Okay. You’ve picked the perfect setting for your story. You can describe it so clearly and compellingly that your readers will want to move there. Is that all there is to it? You might as well ask if I’d like plain vanilla ice cream or Ben & Jerry’s Everything But The… It’s a no-brainer, people. Maximize your setting to upgrade your story from vanilla to Mmmmmmm.
Set the Mood
Mood can be defined as the feeling a story evokes. Stories can be creepy (Pet Sematary), uplifting (Anne of Green Gables), tranquil (The Wind in the Willows), or any other emotion you want to put across. And the mood doesn’t have to encompass an entire story; different scenes or sections within a story might make you feel different ways. Creating mood is tricky, requiring careful writing across the different elements of your story. The character’s attitude and actions can reflect the mood you want to convey. Word choice will have a strong impact on how the audience feels while reading. Conflicts can propel your character toward a choice, or right into a particular mood. And then, of course, you have the setting. Want to convey a feeling of uncertainty? Make the weather unsettled—balmy one day, sleeting the next. Include things in your setting that can add to that uncertain feel: a lopsided power pole that wavers in the wind but never quite falls; a car that may or may not start; an early freeze and a citrus crop. Before you write, think about what mood you want your story or individual scenes to convey, and decide what you’ll use in your setting to reinforce that feeling.Pick a Symbol
A symbol is something that stands for something else. Symbols add depth to the story because they’re things that just about everyone can relate to. They create connections between your reader and the characters because the reader gets that the howling wolf is scary to the character, or that the chuckling river gives him a feeling of tranquility. However, your symbol will only work if it’s appropriate to your story. The setting is a great jumping-off point for choosing your symbol. Let’s say your story contains a recurring theme of escape. What from your setting can be used to signify that? Medieval village: empty stocks. The farm: a bird flying away. Contemporary high school: the dismissal bell. Use symbols right out of your setting to add depth to your story. For more information on symbols, check out the Symbolism Thesaurus on our Thesaurus Collections page.
Use Metaphors and Similes
Closely related to symbols, these comparisons are used on a smaller scale to compare one thing to another. You probably know the specifics: a simile uses the words like or as to compare one thing to another (her shrill voice was like a tiny hammer in my brain), while metaphors make the comparison without like or as (her voice was a tiny hammer, beating against my brain). Like symbols, these comparisons are vital to drawing the reader in. But where symbols often recur throughout a story, metaphors and similes lose their power if overused. Their vitality is also sapped if the comparison is weak. So choose wisely (said the old guy in the third Indiana Jones movie). Choose comparisons that make sense for your character, your genre, your audience, and also for your setting. Let’s say you’re describing a stray cat and you want to compare it to something in the scene. Historical fiction in the Old West? It was a mangy thing, more tumbleweed than cat. Contemporary? The scrawny cat strutted like a third-string quarterback who’d finally been put in the game. At the beach? It looked like the ocean had rolled him around for awhile before spitting him out on the sand. Choose comparisons that fit your setting and your descriptions will be enhanced.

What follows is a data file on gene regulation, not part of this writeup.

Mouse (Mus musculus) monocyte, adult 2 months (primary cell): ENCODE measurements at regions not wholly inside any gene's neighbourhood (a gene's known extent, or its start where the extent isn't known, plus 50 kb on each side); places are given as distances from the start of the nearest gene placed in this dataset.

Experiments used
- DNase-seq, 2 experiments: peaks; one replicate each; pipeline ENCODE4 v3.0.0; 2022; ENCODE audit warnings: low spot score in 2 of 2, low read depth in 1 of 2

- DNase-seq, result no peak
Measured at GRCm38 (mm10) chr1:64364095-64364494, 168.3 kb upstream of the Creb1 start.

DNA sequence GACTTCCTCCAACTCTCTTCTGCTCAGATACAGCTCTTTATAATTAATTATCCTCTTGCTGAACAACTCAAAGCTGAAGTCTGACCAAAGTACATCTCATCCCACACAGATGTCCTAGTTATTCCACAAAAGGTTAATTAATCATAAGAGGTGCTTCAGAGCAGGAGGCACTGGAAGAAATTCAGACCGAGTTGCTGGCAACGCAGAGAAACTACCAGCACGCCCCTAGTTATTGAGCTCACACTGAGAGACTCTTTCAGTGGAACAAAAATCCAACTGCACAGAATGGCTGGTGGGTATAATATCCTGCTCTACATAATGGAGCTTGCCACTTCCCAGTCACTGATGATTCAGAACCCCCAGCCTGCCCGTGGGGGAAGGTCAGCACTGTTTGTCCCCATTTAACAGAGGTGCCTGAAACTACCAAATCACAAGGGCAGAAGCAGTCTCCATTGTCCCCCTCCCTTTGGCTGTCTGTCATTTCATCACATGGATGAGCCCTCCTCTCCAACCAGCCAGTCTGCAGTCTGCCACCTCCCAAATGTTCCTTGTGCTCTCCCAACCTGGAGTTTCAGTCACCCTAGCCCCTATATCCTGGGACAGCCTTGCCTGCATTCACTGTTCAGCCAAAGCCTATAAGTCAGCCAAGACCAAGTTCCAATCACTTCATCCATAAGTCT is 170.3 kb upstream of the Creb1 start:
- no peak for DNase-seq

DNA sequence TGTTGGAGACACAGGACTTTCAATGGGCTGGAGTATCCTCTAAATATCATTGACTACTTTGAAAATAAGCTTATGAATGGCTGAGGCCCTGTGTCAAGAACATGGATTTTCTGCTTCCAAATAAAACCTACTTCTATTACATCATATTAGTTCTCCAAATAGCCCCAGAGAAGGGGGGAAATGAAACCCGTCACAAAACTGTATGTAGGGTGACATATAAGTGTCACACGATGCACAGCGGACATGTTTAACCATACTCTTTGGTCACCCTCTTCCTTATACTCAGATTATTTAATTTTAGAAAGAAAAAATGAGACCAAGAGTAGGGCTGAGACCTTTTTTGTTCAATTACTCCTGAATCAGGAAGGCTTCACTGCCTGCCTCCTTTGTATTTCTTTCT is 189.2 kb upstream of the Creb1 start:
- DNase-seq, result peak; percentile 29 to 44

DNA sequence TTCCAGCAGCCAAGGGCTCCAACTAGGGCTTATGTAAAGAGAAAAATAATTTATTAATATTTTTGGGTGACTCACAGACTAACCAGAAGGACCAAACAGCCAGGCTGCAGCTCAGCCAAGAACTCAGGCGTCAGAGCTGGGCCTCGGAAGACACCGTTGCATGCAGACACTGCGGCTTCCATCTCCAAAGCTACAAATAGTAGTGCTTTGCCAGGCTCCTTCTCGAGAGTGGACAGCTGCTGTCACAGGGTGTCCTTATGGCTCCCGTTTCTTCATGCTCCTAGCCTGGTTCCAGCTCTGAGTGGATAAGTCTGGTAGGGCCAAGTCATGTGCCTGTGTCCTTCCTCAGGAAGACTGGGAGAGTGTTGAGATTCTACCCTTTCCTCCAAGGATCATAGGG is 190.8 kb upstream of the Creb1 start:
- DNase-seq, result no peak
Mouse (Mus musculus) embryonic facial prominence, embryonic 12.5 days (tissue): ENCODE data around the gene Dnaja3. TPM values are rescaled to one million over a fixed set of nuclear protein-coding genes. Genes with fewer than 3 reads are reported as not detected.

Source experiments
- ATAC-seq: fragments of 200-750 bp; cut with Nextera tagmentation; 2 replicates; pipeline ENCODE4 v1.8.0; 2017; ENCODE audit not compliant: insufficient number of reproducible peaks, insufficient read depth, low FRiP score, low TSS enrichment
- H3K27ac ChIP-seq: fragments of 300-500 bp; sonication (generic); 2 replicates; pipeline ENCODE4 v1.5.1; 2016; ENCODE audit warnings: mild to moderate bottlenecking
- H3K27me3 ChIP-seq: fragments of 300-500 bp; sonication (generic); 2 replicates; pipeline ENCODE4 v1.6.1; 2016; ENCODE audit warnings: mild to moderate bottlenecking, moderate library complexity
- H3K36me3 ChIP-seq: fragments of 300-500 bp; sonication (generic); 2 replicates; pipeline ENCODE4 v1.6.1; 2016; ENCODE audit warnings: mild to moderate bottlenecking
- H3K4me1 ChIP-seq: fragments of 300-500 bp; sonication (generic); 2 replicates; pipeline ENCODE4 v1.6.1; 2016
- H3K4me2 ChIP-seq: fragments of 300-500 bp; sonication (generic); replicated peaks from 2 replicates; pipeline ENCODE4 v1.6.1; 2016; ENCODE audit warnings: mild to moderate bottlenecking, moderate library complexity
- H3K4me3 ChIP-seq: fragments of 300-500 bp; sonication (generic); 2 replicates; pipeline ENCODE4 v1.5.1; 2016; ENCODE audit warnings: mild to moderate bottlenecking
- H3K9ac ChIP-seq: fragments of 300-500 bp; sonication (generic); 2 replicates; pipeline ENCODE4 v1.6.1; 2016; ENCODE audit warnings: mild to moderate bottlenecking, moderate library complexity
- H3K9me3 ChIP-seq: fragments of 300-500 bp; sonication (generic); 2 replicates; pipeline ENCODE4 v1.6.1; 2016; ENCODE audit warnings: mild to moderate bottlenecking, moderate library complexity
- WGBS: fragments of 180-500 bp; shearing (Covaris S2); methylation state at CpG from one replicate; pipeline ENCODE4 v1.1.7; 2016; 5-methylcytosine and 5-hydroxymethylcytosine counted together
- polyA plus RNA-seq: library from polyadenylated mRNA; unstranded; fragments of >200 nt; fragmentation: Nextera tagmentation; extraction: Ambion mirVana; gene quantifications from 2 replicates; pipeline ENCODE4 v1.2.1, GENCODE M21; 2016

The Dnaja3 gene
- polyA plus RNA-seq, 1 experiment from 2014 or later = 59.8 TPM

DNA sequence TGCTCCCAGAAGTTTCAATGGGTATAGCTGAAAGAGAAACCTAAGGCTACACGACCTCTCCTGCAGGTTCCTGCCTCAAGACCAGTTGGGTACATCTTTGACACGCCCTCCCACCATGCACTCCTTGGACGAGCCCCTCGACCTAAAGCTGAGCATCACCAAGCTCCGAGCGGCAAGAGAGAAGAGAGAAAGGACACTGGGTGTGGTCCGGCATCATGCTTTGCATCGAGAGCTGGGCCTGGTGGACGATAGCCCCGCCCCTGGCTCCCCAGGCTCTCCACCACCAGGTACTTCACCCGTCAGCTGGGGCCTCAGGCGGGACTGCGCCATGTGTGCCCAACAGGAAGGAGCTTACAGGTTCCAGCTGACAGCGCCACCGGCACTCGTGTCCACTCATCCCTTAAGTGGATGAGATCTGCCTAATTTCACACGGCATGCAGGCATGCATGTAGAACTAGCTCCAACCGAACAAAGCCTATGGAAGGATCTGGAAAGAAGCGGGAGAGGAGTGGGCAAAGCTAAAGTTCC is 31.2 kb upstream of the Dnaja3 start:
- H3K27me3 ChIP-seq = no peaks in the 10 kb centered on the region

Don’t Forget the WeatherWeather can be a crucial piece of the picture you want to portray. The challenge here is to avoid those dreaded clichés. Here are a few tips on how to use the weather to your advantage without resorting to hackneyed writing:
- As always, choose your details carefully. If the weather doesn’t provide anything but backdrop, just give a quick overview. The blizzard was finally over. Or, I hunched my shoulders against the icy wind.
- If the weather plays a bigger part in the story, engage in good descriptive writing techniques. But don’t fall back on standard weather descriptions, many of which have been overused to the point of staleness. Instead of going into detail about the rain, which would look the same in almost any setting, describe something in your scene that’s being affected by it, like the withered plants or the umbrella-less woman. This will give the weather a fresh perspective that’s specific to your setting.
- Lastly, be careful to avoid weather clichés: the rainy funeral day, the thunderclap that foreshadows impending doom. When things like this happen in real life, it’s completely coincidental, so why do we keep forcing them in our writing? A rainy day can be a cozy one. The bright sun may be soothing, but the glare could cause an accident as easily as a rainstorm. Whenever possible, switch it up and make the weather in your story work for you.
Read on to Part 4:
Part 4: World Building
Becca Puglisi is an international speaker, writing coach, and bestselling author of The Emotion Thesaurus and its sequels. Her books are available in five languages, are sourced by US universities, and are used by novelists, screenwriters, editors, and psychologists around the world. She is passionate about learning and sharing her knowledge with others through her Writers Helping Writers blog and via One Stop For Writers—a powerhouse online library created to help writers elevate their storytelling.